Tag Archive | intelligence

Laziness

The truth is,

laziness is my undoing.

 

I’ve never had to, never learnt to put in a lot of effort to acquire knowledge and understand things at school. In primary school, I deliberately lowered my grades and studied less so to be more equal to my classmates. Not tower above them like a genius (which I am not, but the average level was dismal in my class). I didn’t understand people who learnt for maths or English tests. I only ever learnt for tests where you had to memorize rather than understand, such as history or biology.

In high school, I was surrounded by somewhat brighter students. Likewise at university, but even a lot of my BA courses were cruising (from an intellectual perspective). I did have to study for them (to memorize), and some sort of motivation to study for exams I do have, but outside that – I just can’t be bothered to systematically work towards improving myself. The rewards are not concrete enough. I wonder if it’s the early years of being so used to doing very little to obtain good results that this has become ingrained. I’m really just naturally lazy too, of course, no doubt about that.

I’ve spent years at a point from which I don’t develop further intellectually. It’s snug here. I’m smart enough. Just enough. I can write tolerably enough. My English is decent enough. Everything is enough. Not great, but enough.

I’ve put no effort into being here intellectually, but I would have to if I wanted to progress further from this point.

But the laziness and self-satisfaction.

I’ve been thinking that I’d like to live like the moomins really. Their family dynamics are delightful. And if you want to be a moomin, there is no reason to become very intelligent, but you would need to have an open mind and an intelligence for living. As a moomin, I can have strawberries on the veranda and stars in the sky bright enough to get a stiff neck from staring. I can build a tree house with the kids and water my husband from the watering can when he is napping (and I’m not).

But it’d take a few years until then. These days, I have to content myself with threatening to water the cat.

And meanwhile, my laziness does frustrate me.

So there. Hoping against hope to conquer it.

My utopian dream: an empathic society

If I was all-powerful and could re-arrange the core values of society, goodness and empathy would hold top positions. Not intelligence, wealth or beauty.

I’ve questioned the almost unquestionable merit of knowledge and intelligence before. I do not dispute that knowledge and intellect are valuable and responsible for a great many wonderful advancements, but they are amoral. Intelligence without empathy can be extremely harmful, which is why, in my ideal society, it would take a second place after kindness.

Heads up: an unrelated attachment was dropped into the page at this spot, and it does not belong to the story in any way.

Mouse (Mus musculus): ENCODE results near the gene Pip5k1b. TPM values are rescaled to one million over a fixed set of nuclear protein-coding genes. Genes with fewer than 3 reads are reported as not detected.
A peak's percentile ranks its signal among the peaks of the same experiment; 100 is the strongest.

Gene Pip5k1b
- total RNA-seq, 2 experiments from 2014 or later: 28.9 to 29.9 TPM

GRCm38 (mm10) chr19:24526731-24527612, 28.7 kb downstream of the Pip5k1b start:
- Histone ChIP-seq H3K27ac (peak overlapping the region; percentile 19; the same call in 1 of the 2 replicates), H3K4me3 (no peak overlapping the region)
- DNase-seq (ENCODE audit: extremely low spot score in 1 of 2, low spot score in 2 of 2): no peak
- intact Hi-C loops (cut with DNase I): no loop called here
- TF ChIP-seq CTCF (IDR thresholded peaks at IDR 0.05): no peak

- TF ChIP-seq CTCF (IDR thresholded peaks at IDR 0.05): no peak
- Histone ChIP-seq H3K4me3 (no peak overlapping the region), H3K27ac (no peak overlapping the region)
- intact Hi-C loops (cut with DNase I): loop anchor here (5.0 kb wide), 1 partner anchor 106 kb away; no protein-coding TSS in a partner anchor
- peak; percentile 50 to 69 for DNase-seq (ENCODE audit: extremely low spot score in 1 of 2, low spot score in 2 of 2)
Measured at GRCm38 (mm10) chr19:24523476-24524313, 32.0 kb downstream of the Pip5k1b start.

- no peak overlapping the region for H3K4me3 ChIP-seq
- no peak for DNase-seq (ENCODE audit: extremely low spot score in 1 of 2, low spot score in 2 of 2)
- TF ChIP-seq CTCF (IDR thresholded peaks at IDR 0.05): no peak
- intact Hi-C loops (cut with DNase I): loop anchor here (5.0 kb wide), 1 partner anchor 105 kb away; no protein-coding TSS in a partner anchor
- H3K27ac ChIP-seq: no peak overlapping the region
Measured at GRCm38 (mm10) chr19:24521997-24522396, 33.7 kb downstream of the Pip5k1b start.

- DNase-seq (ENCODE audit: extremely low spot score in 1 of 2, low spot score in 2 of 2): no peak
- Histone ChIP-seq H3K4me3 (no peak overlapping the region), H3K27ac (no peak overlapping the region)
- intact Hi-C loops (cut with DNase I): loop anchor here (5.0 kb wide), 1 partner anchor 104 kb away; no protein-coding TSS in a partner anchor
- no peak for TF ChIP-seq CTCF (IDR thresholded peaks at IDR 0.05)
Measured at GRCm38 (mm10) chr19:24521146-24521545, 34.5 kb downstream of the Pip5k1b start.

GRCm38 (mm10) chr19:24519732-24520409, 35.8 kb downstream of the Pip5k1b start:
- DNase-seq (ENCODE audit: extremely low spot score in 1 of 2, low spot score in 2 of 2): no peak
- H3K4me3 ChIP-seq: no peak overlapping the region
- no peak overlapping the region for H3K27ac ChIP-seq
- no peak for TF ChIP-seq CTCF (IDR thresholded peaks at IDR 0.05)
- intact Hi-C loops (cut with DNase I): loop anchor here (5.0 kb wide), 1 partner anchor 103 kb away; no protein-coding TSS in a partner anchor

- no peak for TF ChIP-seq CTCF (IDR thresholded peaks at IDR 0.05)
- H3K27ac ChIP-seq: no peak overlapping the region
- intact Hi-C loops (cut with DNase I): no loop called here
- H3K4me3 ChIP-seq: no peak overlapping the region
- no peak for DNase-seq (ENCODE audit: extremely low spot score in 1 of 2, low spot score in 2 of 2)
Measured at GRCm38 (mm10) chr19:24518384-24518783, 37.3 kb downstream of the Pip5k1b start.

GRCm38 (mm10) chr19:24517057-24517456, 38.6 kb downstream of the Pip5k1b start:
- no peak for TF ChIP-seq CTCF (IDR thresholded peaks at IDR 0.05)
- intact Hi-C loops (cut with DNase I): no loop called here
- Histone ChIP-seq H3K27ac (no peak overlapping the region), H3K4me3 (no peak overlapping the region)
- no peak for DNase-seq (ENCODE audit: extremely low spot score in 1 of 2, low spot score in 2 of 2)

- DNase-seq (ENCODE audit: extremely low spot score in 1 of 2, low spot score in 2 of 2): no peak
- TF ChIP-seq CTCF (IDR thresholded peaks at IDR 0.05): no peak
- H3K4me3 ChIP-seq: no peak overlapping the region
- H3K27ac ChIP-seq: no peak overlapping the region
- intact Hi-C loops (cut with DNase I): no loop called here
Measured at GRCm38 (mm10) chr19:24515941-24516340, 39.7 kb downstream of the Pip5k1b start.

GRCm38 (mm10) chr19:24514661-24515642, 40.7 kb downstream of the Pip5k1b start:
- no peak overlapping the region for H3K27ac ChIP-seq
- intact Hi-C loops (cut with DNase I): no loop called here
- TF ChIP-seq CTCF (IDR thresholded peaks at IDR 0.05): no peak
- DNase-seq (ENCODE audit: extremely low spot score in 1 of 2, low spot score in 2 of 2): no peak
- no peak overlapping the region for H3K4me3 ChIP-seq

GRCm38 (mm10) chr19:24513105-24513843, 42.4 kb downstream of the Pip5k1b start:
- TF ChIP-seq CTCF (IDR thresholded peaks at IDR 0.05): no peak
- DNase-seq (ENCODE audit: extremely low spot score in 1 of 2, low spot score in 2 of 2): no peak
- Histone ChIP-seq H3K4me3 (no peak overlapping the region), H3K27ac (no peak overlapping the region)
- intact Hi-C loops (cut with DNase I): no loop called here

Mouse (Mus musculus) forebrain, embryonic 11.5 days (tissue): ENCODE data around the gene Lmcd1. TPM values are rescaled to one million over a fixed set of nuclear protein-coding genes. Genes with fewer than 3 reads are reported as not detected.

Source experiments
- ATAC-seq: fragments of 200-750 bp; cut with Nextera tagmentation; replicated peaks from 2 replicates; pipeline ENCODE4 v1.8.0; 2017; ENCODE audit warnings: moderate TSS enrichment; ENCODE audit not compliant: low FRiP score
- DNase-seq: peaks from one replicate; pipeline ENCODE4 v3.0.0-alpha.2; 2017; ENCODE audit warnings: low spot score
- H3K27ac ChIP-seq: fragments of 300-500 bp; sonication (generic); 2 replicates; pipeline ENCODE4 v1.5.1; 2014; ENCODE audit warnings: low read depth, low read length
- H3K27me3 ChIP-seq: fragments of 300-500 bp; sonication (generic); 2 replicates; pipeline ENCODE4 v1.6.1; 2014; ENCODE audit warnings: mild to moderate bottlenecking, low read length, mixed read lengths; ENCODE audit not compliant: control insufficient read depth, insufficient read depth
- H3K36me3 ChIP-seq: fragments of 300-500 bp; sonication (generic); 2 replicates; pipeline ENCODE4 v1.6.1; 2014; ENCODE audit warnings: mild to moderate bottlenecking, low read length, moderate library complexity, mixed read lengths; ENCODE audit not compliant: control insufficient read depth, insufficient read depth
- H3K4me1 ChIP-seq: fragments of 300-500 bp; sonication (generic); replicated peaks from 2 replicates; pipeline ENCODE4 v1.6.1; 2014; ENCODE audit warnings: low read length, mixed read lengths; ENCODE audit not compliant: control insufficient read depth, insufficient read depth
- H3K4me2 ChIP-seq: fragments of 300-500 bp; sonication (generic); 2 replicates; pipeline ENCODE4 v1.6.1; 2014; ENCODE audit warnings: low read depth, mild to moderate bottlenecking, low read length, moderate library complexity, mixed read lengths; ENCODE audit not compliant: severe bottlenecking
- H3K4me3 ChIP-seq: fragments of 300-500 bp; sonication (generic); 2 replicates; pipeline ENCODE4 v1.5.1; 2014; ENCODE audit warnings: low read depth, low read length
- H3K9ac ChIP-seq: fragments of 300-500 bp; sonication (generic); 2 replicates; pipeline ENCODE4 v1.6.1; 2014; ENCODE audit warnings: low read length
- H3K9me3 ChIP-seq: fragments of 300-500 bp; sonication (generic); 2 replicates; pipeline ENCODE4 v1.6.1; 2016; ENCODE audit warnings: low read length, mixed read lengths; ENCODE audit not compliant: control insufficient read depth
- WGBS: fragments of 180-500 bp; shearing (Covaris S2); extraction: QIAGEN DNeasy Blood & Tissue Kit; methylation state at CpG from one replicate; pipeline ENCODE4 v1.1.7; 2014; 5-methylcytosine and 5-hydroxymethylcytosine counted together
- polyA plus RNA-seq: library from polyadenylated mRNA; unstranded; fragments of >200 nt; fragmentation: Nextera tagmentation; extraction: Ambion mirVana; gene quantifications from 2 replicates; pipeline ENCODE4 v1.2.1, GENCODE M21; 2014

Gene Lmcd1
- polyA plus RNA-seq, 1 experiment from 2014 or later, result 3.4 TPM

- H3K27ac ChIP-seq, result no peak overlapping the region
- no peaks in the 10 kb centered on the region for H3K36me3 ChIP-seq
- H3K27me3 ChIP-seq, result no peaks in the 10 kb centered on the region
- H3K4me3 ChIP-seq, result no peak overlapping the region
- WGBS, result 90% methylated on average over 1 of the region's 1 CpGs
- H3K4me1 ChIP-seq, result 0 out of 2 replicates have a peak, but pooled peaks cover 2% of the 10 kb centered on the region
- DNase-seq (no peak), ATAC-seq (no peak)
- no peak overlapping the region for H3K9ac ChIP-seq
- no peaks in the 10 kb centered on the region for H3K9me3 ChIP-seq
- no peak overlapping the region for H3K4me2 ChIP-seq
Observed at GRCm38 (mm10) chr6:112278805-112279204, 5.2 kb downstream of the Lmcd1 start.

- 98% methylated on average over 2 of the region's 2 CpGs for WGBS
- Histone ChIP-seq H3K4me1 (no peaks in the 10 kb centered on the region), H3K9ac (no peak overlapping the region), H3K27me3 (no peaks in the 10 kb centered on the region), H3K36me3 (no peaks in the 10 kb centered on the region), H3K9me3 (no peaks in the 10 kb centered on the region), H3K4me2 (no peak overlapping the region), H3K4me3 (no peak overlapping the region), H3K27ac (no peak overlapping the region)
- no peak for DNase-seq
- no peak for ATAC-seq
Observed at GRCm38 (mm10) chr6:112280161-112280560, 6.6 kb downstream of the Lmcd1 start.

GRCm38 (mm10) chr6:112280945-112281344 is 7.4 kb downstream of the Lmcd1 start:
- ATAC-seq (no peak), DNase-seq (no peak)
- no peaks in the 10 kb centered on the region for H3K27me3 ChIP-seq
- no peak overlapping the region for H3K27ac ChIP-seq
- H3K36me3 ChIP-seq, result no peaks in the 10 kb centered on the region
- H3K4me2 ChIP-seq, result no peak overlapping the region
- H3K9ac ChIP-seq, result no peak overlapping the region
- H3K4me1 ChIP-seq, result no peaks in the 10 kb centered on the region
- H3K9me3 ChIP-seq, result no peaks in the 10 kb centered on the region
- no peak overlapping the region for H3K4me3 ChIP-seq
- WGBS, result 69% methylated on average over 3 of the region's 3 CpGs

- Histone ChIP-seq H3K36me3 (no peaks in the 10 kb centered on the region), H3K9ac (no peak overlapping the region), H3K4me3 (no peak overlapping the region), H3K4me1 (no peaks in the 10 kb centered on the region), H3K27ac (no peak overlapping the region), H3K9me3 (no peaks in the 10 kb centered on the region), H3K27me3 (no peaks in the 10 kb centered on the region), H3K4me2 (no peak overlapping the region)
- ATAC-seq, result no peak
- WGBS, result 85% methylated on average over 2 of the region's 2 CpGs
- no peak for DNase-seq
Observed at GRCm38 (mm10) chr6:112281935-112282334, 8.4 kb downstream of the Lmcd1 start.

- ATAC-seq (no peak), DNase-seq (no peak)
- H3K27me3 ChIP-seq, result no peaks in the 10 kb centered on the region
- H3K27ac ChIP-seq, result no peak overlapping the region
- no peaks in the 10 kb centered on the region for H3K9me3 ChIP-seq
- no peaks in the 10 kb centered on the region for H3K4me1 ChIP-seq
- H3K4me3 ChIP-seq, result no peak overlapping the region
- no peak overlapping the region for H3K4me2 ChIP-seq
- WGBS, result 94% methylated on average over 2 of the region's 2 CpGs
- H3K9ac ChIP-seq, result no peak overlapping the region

I’ve recently had a few courses were intelligence has been discussed along with intelligence testing. I can’t help but think how distasteful it is to arrange people based on their IQs. Maybe university professors love studying IQ because their own is medium to high. They are among the privileged group thanks to their genes and beneficial upbringing. It would be less so if their own was 95 (an impossibility, but let us suppose). There are charts ranking occupations and education levels and the average IQ.

Imagine being among the low IQ people. Their good fortune sometimes is that they don’t realise their own lack. Of course, it has been found that the less a person knows, the smarter they believe they are. But there are certainly many exceptions. People who are painfully aware of how they don’t get math or understand complex academic papers. Who suffer for it and feel they are good for nothing. Intelligence testing and ordering people based on IQ feels as unethical to me as ordering people based on looks – having an attractiveness quotient. Not because of the testing itself, but because of the value judgements that come with it.

Most people want to be considered intelligent because it has prestige and power. They generally want to receive an above-average IQ score. When they don’t, they tend to get a tiny bit disappointed. Alternatively, they start claiming how tests are faulty and don’t measure real intelligence. They do it to defend themselves from the label of being only average in intelligence, or below average. Readjusting tests is not an answer. It is too superficial and maintains the hierarchy. It just disadvantages someone else. I deeply, fundamentally dislike a society where people are ordered based on who is better than the other. Hierarchy is not so bad in itself, but if value judgements are added, it is. Ego massage for those at the top, self-esteem killer for those at the bottom. That seems to be human nature though. Labelling and competing.

So if we can’t live without competing with each other and wanting to be better, I wish that we could compete with each other in empathy. That being empathic and kind would be the highest values a person could aspire to and that having attained them, people would be rewarded with the same prestige and honours that the intelligent, beautiful and wealthy receive in our society. Furthermore, unlike IQ, empathy is a lot more flexible. For the average person, it is a lot more receptive to cultivation. If being emphatic was prestigious and people were motivated to cultivate that part of them, the world would surely become a kinder place.

In the present world, it often seems to me people are afraid of being kind. It feels “too much”. People who are caring and empathic are not respected enough. It has no obvious profit in it. Being middle-of-the-way is a lot more desirable, lest you be deemed a fool or an altruist.